Rick Segal’s Vancouver VC Roundtable session took place yesterday afternoon – unfortunately I wasn’t able to attend but Dan Gibbons of Carrie & Danielle was there and summed it up concisely on his blog.
The short version: don’t dig yourself a hole with poorly structured friends and family rounds; convertible debentures are your friend; don’t try and raise VC money for a lifestyle business; really know your numbers (trust me, almost no-one takes the time to understand how their business actually works; it’s a huge differentiator); and make sure you check your ego at the door and really have the stomach and drive to exceed your VC’s expectations. All self-evident once you’ve emerged from the process of pitching VCs without knowing this stuff, and all things it’s infinitely better to know before you get started.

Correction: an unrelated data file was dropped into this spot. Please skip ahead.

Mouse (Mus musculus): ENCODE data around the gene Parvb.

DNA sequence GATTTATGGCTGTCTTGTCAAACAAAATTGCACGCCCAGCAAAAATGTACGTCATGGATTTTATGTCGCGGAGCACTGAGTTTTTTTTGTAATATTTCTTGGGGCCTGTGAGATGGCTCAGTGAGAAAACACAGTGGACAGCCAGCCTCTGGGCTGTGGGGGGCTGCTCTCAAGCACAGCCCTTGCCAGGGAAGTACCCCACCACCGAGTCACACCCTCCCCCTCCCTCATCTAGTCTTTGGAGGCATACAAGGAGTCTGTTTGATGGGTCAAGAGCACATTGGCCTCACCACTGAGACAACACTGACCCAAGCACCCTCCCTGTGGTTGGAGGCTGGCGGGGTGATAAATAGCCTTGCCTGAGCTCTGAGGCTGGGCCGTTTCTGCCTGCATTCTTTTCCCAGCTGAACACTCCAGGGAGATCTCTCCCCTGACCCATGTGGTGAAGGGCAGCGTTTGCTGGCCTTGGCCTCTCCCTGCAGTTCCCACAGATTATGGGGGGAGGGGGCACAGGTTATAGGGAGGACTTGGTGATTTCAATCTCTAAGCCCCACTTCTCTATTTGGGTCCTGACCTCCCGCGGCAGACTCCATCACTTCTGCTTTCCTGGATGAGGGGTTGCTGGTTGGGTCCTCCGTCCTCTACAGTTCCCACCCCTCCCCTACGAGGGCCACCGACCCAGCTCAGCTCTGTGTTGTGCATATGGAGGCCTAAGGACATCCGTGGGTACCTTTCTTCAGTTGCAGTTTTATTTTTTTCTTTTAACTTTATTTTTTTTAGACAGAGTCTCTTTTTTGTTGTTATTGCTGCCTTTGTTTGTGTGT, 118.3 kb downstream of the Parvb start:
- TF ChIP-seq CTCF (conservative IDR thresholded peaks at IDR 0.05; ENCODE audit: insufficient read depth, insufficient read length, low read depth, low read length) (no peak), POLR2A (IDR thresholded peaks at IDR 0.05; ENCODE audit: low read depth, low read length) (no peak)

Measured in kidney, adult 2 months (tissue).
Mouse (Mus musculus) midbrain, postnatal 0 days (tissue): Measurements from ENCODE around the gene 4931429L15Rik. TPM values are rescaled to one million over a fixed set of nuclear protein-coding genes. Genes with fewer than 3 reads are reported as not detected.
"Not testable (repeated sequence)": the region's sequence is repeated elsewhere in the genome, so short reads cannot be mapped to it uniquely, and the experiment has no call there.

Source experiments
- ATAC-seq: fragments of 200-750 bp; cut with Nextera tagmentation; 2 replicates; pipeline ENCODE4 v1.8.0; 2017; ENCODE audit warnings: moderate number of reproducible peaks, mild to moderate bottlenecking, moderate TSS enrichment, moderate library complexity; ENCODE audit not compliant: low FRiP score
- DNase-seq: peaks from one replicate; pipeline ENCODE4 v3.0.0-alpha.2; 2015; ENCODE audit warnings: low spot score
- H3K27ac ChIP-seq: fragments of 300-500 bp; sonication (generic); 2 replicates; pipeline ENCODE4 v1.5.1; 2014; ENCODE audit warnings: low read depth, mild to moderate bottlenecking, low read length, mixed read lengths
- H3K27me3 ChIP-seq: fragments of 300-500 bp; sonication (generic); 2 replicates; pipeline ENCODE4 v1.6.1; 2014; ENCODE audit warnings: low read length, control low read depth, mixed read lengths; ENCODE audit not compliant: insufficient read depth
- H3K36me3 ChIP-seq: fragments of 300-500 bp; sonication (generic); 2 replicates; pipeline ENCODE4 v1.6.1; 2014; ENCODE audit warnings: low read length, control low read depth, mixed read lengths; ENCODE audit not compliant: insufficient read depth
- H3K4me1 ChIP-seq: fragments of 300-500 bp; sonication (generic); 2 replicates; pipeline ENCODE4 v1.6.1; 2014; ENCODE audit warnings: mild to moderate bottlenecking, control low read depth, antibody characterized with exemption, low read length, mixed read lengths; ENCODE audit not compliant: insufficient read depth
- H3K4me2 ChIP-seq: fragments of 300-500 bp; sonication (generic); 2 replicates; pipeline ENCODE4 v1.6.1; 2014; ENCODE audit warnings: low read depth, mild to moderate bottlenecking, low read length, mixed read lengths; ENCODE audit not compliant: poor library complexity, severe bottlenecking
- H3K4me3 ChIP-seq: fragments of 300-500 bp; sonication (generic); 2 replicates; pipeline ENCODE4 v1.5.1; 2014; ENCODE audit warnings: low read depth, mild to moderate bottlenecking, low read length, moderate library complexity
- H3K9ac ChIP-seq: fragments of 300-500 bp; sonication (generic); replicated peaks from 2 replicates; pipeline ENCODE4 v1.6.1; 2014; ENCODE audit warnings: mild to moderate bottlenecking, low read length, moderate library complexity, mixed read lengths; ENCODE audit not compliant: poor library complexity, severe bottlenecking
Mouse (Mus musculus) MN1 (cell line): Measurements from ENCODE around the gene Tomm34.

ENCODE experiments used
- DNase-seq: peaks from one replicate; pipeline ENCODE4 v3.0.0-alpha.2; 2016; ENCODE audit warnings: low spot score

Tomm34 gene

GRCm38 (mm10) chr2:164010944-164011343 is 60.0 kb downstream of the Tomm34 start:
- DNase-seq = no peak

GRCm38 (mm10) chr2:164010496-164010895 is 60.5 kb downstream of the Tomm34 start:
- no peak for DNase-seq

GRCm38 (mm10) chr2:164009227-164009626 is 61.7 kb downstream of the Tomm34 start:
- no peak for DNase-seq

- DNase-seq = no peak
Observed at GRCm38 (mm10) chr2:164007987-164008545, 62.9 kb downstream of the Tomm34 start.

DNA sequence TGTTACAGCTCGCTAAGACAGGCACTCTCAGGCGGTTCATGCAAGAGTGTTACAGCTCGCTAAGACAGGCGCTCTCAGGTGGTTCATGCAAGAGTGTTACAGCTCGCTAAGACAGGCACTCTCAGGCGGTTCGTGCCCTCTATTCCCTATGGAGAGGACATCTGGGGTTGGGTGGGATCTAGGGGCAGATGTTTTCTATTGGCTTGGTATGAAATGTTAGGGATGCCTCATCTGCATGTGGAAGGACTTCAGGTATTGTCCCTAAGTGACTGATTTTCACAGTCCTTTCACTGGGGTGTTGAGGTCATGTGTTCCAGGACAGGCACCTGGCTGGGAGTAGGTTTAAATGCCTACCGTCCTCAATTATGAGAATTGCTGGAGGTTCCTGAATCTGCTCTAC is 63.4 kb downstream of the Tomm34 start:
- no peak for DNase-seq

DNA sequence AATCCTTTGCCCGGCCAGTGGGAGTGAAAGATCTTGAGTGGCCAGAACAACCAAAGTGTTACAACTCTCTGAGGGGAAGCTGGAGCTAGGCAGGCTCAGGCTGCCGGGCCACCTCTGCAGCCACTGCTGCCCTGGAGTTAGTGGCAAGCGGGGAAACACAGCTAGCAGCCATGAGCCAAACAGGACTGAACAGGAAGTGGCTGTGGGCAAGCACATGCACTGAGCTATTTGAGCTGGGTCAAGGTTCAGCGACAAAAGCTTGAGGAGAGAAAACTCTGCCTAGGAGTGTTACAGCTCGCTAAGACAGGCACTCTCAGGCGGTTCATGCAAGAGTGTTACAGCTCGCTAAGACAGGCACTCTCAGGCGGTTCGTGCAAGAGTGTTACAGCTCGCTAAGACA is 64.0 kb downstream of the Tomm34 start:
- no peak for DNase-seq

Gibbon’s full commentary post is definitely worth a read. He interestingly points out that debt is your friend and the first angel investor in many start-ups is often a friendly (and unaware) Canadian bank that has pitched in with a high credit card limit or some leeway on a line of credit. In today’s Web 2.0 world, those thousands of dollars can be enough for you to prove your concept and prepare you for your first meeting with a VC like Rick Segal.